A summary of the results from both years of the study is shown in the tables (Tables 2 to 4) below. Table 2 shows the percentage of participants in each province/territory with results below 200 Bq/m3, between 200 and 600 Bq/m3, above 600 Bq/m3, and then the total above 200 Bq/m3 (sum of the percentages between 200 and 600 Bq/m3 and above 600 Bq/m3). These are "raw" percentages, that is, simply the number of results in a particular radon concentration category for each province or territory divided by the total number of results for that province or territory multiplied by 100.
Table 3 shows the same data, but as a population-weighted estimate of the percentage of the population in each province/territory that fall into each radon concentration category. The population weighted data for each province/territory were derived by taking the raw results from each Health Region and using the population of each Health Region from the 2006 Census data (the most recent census conducted) to arrive at an estimate of the population-weighted percentage of Canadians falling into each concentration range in each Health Region and then in each province/territory. In this way, an estimate of the population in different areas of Canada living in homes that are above the radon guideline of 200 Bq/m3 was obtained. The data are the same in both tables for the province (Prince Edward Island) and all three territories that had only one Health Region. Table 4 shows the estimate for Canada.
|Province/Territory||"Raw" Percentage of Homes with Radon Concentrations:|
|% Below 200 Bq/m3||% 200 to 600 Bq/m3||% Above 600 Bq/m3||% Above 200 Bq/m3|
|Nova Scotia (NS)||91.2||6.3||2.5||8.8|
|Province/Territory||Population-Weighted Percentage of Canadians Living in Homes with Radon Concentrations:|
|% Below 200 Bq/m3||% 200 to 600 Bq/m3||% Above 600 Bq/m3||% Above 200 Bq/m3|
|Canada- Population Weighted %||% Below 200 Bq/m3||% 200 to 600 Bq/m3||% Above 600 Bq/m3||% Above 200 Bq/m3|
Where test results for homes exceeded the Canadian Radon Guideline (200 Bq/m3), recommendations were made that the homeowners take action within a two-year (where results were greater than 200 Bq/m3 but less than 600 Bq/m3) or a one-year (where results were greater than 600 Bq/m3) time period. Homeowners who had test results above the guideline also received a copy of the Health Canada/CMHC joint publication entitled Radon: A Guide for Canadian Homeowners. This guide explains what radon is, its health effects, how radon enters a home, describes methods of radon analysis, and also provides guidance on ways to reduce radon concentrations in a home.
Table 5 shows the number of results and a breakdown of raw percentages below 200 Bq/m3, between 200 and 600 Bq/m3, greater than 600 Bq/m3, and finally above 200 Bq/m3 in each Health Region. These are not population-weighted percentages.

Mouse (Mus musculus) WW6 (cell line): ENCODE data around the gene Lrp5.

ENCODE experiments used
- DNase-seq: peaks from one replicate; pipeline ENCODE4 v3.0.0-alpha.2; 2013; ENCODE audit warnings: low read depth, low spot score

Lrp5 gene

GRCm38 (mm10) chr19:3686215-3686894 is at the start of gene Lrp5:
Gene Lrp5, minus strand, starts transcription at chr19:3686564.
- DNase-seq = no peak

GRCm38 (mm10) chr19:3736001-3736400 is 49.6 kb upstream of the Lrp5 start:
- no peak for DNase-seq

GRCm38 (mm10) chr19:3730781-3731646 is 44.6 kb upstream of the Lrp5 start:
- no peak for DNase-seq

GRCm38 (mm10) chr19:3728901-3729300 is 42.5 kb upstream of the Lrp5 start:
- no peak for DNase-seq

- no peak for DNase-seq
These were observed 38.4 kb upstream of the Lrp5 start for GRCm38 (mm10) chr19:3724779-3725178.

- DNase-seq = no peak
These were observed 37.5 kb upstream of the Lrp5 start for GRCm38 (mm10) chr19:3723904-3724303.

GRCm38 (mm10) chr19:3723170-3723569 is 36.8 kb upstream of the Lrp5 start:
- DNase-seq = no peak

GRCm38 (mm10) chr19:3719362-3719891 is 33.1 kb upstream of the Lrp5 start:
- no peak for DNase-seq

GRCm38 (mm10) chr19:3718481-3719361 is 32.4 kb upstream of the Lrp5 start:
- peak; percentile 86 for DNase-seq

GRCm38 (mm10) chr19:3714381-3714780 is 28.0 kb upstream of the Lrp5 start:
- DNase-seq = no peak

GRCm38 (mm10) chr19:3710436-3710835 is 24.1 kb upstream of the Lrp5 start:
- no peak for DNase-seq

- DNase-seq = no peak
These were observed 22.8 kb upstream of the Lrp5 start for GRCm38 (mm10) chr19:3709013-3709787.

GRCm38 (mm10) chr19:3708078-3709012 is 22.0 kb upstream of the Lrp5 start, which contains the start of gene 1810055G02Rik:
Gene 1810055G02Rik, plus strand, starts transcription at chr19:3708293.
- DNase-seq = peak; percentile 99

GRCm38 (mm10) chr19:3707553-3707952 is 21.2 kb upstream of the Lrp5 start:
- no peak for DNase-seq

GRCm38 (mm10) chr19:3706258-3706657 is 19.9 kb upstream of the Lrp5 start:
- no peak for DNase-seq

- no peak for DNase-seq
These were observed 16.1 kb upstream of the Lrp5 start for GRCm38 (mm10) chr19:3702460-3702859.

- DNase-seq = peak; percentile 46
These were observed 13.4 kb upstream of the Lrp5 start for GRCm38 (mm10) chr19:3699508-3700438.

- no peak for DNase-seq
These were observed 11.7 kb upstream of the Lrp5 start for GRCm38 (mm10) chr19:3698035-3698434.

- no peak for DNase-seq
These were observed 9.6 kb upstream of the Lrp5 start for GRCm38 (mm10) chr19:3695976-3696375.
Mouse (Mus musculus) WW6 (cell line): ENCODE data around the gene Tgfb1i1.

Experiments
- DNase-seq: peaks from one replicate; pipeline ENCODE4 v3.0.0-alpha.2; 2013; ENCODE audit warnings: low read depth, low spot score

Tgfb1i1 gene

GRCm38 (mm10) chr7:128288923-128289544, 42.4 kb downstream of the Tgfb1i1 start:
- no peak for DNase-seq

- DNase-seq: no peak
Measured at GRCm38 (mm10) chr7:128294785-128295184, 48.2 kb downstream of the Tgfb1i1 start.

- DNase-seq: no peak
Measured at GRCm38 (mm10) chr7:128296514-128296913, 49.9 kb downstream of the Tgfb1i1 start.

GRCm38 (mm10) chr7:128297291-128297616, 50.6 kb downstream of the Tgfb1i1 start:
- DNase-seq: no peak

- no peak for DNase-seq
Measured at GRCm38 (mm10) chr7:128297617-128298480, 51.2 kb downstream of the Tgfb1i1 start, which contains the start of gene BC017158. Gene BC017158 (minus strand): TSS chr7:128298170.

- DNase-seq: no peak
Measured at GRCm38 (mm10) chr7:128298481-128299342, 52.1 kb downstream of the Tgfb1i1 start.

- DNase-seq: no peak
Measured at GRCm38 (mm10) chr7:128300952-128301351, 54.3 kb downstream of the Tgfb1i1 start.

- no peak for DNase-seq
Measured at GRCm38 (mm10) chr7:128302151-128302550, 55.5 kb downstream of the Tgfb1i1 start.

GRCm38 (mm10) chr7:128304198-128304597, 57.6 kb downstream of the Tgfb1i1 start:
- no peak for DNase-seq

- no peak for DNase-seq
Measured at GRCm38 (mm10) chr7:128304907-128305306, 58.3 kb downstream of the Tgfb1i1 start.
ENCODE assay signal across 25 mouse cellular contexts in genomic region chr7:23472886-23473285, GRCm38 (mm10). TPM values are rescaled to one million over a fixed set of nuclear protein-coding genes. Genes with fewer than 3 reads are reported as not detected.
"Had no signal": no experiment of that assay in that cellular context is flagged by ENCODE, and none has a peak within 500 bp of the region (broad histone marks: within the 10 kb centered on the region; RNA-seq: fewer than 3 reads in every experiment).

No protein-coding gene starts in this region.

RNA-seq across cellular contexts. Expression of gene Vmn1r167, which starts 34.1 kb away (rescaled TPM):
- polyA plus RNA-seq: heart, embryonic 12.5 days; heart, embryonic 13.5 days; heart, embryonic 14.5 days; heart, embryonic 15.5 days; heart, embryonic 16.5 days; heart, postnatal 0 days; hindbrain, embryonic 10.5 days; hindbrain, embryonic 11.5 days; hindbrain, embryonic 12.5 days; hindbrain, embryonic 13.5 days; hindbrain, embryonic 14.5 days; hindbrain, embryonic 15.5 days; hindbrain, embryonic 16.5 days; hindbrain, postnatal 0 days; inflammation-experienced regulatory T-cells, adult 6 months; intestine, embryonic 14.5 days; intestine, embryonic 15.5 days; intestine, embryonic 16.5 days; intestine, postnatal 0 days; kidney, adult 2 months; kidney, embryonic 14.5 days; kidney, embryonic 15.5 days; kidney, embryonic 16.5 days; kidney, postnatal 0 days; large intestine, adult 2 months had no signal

|Province or Territory||Health Region||Health Region Name||Number of Survey Participants||%
|NL||1011||Eastern Regional Integrated
|NL||1012||Central Regional Integrated
|NL||1013||Western Regional Integrated
Integrated Health Authority
|PE||1111||Prince Edward Island||113||96.5||3.5||0.0||3.5|
|QC||2401||Région du Bas-Saint-Laurent||171||86.0||12.3||1.7||14.0|
|QC||2402||Région du Saguenay - Lac-Saint- Jean||72||97.2||1.4||1.4||2.8|
|QC||2403||Région de la Capitale-Nationale||160||91.2||6.3||2.5||8.8|
|QC||2404||Région de la Mauricie et du
|QC||2405||Région de l'Estrie||54||90.7||9.3||0.0||9.3|
|QC||2406||Région de Montréal||73||93.1||6.9||0.0||6.9|
|QC||2407||Région de l'Outaouais||62||87.1||8.1||4.8||12.9|
|QC||2408||Région de l'Abitibi- Témiscamingue||69||95.7||4.3||0.0||4.3|
|QC||2409||Région de la Côte-Nord||106||96.2||3.8||0.0||3.8|
|QC||2410||Région du Nord-du-Québec||224||94.2||5.8||0.0||5.8|
|QC||2411||Région de la Gaspésie - Îles-de-
|QC||2412||Région de la Chaudière-
|QC||2413||Région de Laval||107||87.9||11.2||0.9||12.1|
|QC||2414||Région de Lanaudière||76||96.1||3.9||0.0||3.9|
|QC||2415||Région des Laurentides||78||89.7||9.0||1.3||10.3|
|QC||2416||Région de la Montérégie||112||91.1||8.9||0.0||8.9|
|QC||2417||Région du Nunavik||9||88.9||11.1||0.0||11.1|
|QC||2418||Région des Terres-Cries-de-la- Baie-James||3||100.0||0.0||0.0||0.0|
|ON||3526||District of Algoma Health Unit||93||91.4||7.5||1.1||8.6|
|ON||3527||Brant County Health Unit||96||89.6||9.4||1.0||10.4|
|ON||3530||Durham Regional Health Unit||95||100.0||0.0||0.0||0.0|
|ON||3531||Elgin-St. Thomas Health Unit||92||92.4||6.5||1.1||7.6|
|ON||3533||Grey Bruce Health Unit||99||88.9||10.1||1.0||11.1|
|ON||3534||Haldimand-Norfolk Health Unit||116||97.4||2.6||0.0||2.6|
|ON||3535||Haliburton, Kawartha, Pine Ridge
District Health Unit
|ON||3536||Halton Regional Health Unit||102||95.1||4.9||0.0||4.9|
|ON||3537||City of Hamilton Health Unit||100||95.0||5.0||0.0||5.0|
|ON||3538||Hastings and Prince Edward
Counties Health Unit
|ON||3539||Huron County Health Unit||109||89.0||10.1||0.9||11.0|
|ON||3540||Chatham-Kent Health Unit||201||81.6||15.4||3.0||18.4|
|ON||3541||Kingston, Frontenac and Lennox
and Addington Health Unit
|ON||3542||Lambton Health Unit||176||91.5||7.9||0.6||8.5|
|ON||3543||Leeds, Grenville and Lanark
District Health Unit
|ON||3544||Middlesex-London Health Unit||109||98.2||1.8||0.0||1.8|
|ON||3546||Niagara Regional Area Health Unit||100||98.0||0.0||2.0||2.0|
|ON||3547||North Bay Parry Sound District
|ON||3549||Northwestern Health Unit||209||86.1||12.0||1.9||13.9|
|ON||3551||City of Ottawa Health Unit||64||93.8||6.2||0.0||6.2|
|ON||3552||Oxford County Health Unit||104||88.5||10.6||0.9||11.5|
|ON||3553||Peel Regional Health Unit||89||100.0||0.0||0.0||0.0|
|ON||3554||Perth District Health Unit||108||88.0||11.1||0.9||12.0|
|ON||3555||Peterborough County-City Health
|ON||3556||Porcupine Health Unit||96||99.0||1.0||0.0||1.0|
|ON||3557||Renfrew County and District
|ON||3558||Eastern Ontario Health Unit||99||93.9||5.1||1.0||6.1|
|ON||3560||Simcoe Muskoka District Health
|ON||3561||Sudbury and District Health Unit||97||94.9||4.1||1.0||5.1|
|ON||3562||Thunder Bay District Health Unit||108||88.0||11.1||0.9||12.0|
|ON||3563||Timiskaming Health Unit||102||92.2||6.8||1.0||7.8|
|ON||3565||Waterloo Health Unit||101||96.0||4.0||0.0||4.0|
|ON||3568||Windsor-Essex County Health